I'm reading this webpage which introduces the idea of measuring the mass of Higgs bosons with high precision: https://cms.cern/news/cms-precisely-measures-mass-higgs-boson . They presented this diagram, it shows the result of Higgs boson decays into a pair of photons. However, I didn't find too many hints about how I can interpret this result. I can see the two 'bumps' at approximately 125 MeV, are they the signals of photons, or the signal of Higgs bosons?

enter image description here

I also found another Feynman diagram for Higgs boson decay

Is this a possible example that contribute to the measurement result above? Thanks for the help!

enter image description here

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    $\begingroup$ Your link shows the invariant mass of one of the the 2 gamma events in the plots with the invariannt mass of the two photons. The accumulation shows the resonance $\endgroup$
    – anna v
    Commented Apr 25, 2022 at 6:18

1 Answer 1


The plot here is showing events with two photons, with the invariant mass $m_{\gamma\gamma}$ of the two photons plotted. The invariant mass is given by $m_{\gamma\gamma}=\sqrt{(E_1+E_2)^2-(\vec p_1+\vec p_2)^2}$. This particular quantity is of interest because if the two photons came from a decay $\rm X\to\gamma\gamma$, then by conservation of four-momentum, $m_{X}=m_{\gamma\gamma}$.

On the top plot, the lower red line is what we expect to see from Standard Model background events. That is to say, basically everything except $\rm H\to\gamma\gamma$. The lower plot shows the same data, but with these background events removed, so it shows only the Higgs peak and some statistical noise.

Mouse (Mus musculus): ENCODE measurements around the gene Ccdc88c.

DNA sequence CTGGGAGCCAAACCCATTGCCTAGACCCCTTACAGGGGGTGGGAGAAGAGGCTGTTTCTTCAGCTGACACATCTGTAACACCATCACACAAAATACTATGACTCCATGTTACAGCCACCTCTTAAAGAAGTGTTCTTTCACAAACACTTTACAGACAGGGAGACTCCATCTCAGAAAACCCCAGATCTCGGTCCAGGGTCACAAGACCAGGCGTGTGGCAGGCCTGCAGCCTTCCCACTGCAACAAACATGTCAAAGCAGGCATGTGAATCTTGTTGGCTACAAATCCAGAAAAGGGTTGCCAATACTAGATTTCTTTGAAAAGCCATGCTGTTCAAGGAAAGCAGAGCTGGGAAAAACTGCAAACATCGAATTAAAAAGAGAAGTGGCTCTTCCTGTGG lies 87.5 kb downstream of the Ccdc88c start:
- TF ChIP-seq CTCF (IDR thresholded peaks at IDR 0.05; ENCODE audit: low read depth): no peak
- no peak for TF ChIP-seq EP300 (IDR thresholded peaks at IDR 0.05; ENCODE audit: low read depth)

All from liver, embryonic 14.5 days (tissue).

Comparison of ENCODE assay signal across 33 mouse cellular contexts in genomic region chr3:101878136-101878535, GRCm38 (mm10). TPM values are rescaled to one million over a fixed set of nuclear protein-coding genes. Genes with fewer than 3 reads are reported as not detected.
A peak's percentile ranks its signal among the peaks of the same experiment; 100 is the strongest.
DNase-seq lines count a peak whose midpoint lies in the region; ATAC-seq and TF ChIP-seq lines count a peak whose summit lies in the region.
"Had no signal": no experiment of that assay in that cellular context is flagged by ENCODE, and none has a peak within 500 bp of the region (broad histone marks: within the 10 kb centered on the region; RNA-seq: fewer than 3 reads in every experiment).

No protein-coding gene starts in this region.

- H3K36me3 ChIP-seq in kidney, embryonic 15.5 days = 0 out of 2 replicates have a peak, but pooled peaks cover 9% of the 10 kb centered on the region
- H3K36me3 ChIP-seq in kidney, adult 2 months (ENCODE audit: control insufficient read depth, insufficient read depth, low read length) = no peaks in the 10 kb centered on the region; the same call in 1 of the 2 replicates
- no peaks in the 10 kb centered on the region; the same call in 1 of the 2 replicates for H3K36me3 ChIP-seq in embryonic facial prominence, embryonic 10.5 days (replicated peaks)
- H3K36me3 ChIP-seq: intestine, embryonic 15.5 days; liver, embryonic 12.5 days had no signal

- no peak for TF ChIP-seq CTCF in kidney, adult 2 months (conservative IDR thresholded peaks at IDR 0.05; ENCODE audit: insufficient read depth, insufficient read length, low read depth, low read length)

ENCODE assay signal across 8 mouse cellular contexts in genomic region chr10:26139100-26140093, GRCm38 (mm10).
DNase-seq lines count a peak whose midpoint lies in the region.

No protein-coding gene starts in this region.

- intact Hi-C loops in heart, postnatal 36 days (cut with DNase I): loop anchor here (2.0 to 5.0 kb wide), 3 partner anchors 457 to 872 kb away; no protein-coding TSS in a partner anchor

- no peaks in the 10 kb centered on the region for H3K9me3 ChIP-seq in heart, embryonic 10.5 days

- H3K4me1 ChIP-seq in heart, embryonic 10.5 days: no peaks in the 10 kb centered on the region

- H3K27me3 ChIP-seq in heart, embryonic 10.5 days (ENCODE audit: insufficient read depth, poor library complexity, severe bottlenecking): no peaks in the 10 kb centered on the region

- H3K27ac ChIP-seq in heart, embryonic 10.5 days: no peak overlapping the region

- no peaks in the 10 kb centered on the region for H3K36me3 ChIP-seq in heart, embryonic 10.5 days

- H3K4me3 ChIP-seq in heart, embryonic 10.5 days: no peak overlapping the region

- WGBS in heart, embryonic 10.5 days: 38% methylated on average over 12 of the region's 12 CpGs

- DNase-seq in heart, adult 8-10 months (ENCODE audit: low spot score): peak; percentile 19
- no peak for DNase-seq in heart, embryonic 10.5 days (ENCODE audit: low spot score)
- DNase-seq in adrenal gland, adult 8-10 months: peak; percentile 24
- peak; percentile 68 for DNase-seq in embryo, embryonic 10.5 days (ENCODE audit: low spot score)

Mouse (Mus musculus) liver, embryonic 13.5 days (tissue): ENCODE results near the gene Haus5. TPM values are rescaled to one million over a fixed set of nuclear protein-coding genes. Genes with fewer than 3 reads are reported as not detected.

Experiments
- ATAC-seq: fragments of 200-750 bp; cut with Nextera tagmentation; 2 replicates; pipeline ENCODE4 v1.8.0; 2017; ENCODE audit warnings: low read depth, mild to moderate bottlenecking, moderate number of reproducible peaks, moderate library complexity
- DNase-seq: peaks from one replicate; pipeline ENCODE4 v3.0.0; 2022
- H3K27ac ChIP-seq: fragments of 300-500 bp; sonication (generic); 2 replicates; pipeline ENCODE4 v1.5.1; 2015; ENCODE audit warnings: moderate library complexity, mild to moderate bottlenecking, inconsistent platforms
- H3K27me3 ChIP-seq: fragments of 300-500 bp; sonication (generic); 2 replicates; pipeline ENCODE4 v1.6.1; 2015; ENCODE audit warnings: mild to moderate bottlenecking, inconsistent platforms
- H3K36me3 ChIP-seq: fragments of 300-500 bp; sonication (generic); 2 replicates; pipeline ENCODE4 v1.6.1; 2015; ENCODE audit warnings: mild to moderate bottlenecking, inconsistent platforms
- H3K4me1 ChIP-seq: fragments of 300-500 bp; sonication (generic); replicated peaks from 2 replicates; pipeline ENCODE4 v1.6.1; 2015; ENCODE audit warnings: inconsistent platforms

These peaks show that we have more events with two photons with a specific invariant mass than we would expect without the Higgs boson. In other words, they can be interpreted as a measurement of $\rm H\to\gamma\gamma$.

The Feynman diagram you show is one contributor to the result above. The $W$ boson can be replaced with any charged Standard Model particle and that will also contribute. But the Higgs boson couples more strongly to more massive particles, so the primary contributing diagrams are the one you show and a similar one with the W boson replaced by a top quark. The next heaviest charged particle in the Standard Model (the bottom quark) is much lighter and so doesn't contribute that much.

  • $\begingroup$ Thank you so much for the answer! If we just look at the data, is there a way we can determine the peak is associated to photons, instead of other particles? $\endgroup$
    – IGY
    Commented Apr 25, 2022 at 14:40
  • $\begingroup$ @IGY The "$m_{\gamma\gamma}$" in the lower right corner and the "$\rm H\to\gamma\gamma$" in the top left corner indicate that they are measuring the invariant mass of two photons. Aside from those indicators there is no way to tell that these are diphoton events being plotted. (Well, of course you could read the paper to get all the nitty-gritty details of how this plot was produced). $\endgroup$
    – Chris
    Commented Apr 25, 2022 at 19:16

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